Apart from thinking (and talking) about little else for the last three months (my mother had to put a ban on the mention of it whilst on holiday to regain her flagging sanity) my father made the bold move of inviting us children to write a few words to say about him. I think he may have regretted it! Ever more frequent calls, enquiring about our “contribution” came through, to us all. Being a master of “doggerel verse”, meaning silly, hopefully humorous, rhyming poetry, he’s a hard man to follow, but putting it together was extremely entertaining. I was laughing out loud on the train at my siblings’ contributions highlighting the various foibles and eccentricities (of which there are many) of his life. Luckily my sisters vetoed some bits that were too close to the bone, but here’s some for your amusement. It probably won’t make much sense, because it’s so Giles-centric, with loads of references, and I’m just putting my bit in because it is really quite long! But to make it more relevant I’ll explain: he was called Sloth at school because he was so idle; he genuinely filled in as accountant for someone at the Beatles’ record label, Apple, and handed John, Paul, Ringo and George their weekly stipend; he fronted the Prudential’s fund management division and headed up Aberdeen Asset Management for a good while; he was Chairman of the Scottish National Galleries in Edinburgh and, most prestigiously, Prior of the order of the Monks of St Giles, a ridiculous fellowship of the doggerelly-inclined who meet monthly to recite their own verse to each other in a Greyfriars’ bell-tower. I am, I realise, very proud of him.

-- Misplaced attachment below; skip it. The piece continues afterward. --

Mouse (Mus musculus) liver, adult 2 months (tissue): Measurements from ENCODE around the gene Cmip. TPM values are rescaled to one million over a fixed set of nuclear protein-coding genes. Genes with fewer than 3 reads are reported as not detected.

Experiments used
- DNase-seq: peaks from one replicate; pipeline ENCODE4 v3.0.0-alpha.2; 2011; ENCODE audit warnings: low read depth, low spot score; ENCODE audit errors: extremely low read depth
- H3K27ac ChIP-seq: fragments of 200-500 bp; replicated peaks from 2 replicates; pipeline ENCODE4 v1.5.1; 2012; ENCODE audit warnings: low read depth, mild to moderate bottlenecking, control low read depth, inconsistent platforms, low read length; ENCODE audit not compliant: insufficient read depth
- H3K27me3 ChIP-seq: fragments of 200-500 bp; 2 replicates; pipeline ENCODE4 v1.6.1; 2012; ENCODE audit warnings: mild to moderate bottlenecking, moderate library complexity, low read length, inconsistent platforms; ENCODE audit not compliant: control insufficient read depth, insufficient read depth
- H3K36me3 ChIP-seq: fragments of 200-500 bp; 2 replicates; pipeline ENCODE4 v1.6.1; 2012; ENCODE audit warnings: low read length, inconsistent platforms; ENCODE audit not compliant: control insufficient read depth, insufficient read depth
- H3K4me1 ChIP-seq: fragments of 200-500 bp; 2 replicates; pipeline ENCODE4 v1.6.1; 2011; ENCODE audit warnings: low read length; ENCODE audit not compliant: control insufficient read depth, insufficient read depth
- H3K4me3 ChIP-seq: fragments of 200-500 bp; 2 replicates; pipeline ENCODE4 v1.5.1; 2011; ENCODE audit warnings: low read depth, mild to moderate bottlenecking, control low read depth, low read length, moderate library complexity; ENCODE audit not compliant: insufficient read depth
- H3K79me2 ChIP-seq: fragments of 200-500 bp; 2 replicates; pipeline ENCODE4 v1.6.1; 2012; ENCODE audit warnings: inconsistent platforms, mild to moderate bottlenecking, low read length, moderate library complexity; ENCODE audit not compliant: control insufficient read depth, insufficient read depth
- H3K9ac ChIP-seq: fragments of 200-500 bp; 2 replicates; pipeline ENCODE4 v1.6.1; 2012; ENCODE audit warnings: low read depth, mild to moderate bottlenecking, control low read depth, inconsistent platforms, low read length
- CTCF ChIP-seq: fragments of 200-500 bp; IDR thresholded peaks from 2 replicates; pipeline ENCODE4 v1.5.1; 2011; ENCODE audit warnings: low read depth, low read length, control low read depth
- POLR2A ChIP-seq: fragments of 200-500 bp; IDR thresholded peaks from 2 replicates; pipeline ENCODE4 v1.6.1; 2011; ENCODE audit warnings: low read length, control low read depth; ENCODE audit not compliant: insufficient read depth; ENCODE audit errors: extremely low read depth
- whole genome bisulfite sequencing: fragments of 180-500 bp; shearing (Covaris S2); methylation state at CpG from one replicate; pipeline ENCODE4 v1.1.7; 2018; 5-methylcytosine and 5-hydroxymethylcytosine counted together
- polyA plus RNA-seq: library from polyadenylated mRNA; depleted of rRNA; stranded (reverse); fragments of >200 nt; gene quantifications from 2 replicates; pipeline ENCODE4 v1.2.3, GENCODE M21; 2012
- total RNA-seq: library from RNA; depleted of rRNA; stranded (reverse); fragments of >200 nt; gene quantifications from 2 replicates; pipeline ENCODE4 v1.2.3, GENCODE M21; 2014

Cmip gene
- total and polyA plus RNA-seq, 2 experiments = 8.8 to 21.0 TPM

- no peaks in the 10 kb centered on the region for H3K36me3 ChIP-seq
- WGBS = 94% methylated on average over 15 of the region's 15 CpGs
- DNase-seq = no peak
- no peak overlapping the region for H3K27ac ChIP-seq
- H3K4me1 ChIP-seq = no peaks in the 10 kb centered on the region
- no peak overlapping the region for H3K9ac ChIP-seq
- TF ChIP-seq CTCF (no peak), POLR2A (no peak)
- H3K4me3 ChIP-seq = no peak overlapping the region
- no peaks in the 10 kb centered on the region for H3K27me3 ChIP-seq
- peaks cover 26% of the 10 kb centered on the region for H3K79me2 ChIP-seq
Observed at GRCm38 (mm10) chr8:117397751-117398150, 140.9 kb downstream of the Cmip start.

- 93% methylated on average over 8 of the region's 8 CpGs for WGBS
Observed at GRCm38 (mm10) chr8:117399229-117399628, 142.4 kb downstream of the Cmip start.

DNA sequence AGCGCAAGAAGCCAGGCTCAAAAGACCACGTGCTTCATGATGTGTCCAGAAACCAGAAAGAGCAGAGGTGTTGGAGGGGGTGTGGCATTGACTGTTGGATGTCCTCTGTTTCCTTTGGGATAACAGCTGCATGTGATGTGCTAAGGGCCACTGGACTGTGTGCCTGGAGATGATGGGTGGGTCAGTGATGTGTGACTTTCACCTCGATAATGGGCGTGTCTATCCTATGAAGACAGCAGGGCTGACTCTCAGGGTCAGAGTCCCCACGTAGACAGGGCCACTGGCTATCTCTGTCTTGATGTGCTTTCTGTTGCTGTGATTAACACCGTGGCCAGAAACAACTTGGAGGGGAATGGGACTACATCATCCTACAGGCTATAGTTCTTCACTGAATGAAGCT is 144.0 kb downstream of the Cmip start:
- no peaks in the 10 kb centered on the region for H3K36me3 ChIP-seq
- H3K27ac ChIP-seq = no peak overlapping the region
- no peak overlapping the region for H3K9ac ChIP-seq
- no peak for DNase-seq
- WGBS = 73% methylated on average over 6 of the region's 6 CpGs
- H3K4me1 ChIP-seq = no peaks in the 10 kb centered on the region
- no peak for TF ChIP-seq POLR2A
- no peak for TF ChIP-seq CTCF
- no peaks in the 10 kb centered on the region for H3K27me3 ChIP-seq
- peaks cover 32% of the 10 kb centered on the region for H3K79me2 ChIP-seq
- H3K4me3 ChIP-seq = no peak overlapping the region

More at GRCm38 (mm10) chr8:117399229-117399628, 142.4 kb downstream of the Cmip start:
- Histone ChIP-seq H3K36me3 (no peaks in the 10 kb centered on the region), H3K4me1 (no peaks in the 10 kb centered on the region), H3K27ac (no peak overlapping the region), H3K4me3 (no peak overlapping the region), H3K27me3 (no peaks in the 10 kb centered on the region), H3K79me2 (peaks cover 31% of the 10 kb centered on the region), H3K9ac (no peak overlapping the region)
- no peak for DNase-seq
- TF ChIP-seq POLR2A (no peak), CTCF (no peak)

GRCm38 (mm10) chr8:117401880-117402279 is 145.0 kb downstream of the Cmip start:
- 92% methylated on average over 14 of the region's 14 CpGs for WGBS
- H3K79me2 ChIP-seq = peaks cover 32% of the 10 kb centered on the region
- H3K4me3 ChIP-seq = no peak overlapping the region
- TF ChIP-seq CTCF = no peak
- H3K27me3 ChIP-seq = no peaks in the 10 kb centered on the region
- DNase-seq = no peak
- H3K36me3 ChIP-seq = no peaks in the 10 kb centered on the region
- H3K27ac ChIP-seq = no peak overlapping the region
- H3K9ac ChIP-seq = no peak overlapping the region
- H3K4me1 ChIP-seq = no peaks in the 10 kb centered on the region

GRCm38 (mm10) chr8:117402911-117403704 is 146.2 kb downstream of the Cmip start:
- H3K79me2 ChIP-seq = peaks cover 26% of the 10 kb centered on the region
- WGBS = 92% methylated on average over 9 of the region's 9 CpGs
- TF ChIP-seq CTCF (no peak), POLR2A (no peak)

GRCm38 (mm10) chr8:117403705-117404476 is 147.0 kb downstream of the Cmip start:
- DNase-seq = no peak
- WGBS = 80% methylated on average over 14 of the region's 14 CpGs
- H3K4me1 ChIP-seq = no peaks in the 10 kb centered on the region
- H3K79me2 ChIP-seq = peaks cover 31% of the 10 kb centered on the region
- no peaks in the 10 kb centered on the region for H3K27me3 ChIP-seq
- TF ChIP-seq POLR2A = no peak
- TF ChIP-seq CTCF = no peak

My father writes these sorts of ditties for most major occasions (all our births, major birthdays, weddings, absurd moments and more) so this will give you some insight into my family’s strange but warm ways. He said, of his birthday – seeing 150+ people, putting up and organizing a pentathlon for half of them, a boat trip around the Bass Rock and uncorking two bottles of Chateau Petrus for the winners – that his favourite moment was of us reading out our poem to him.
Maybe writing without much to say isn’t, like my work prospects, so bad after all?
Fred’s section of Dad’s 70th Birthday Blast
At work dad’s efforts have risen above an early lack of edge
The “Sloth” transformed itself to Hulk as he raked in the wedge!
From accountant to the Beatles, to the visage of the Pru,
And the Svengali of Aberdeen – there’s nothing he can’t do!
Director of the Galleries, and Prior of the Monks –
And even Harvard Business School’s own MBA slam-dunk!
Imagine, then, with that success, that drive and all that clout
If your treasured children turned out filthy layabouts…
That was his fear – that was his line – for, sadly, quite some time
But thankfully our paths have crossed from idle to sublime;
For tending to the suffering souls and nourishing with art
Are lucrative “growth markets” – if you’ve the stomach and the heart!
Heart is something that Giles has in plentiful amounts
To him the role of bon-viveur and “Buddy” is what counts
His laugh, his glee, his merriment is succour in itself
And all that warmth will always be, to us, his greatest wealth.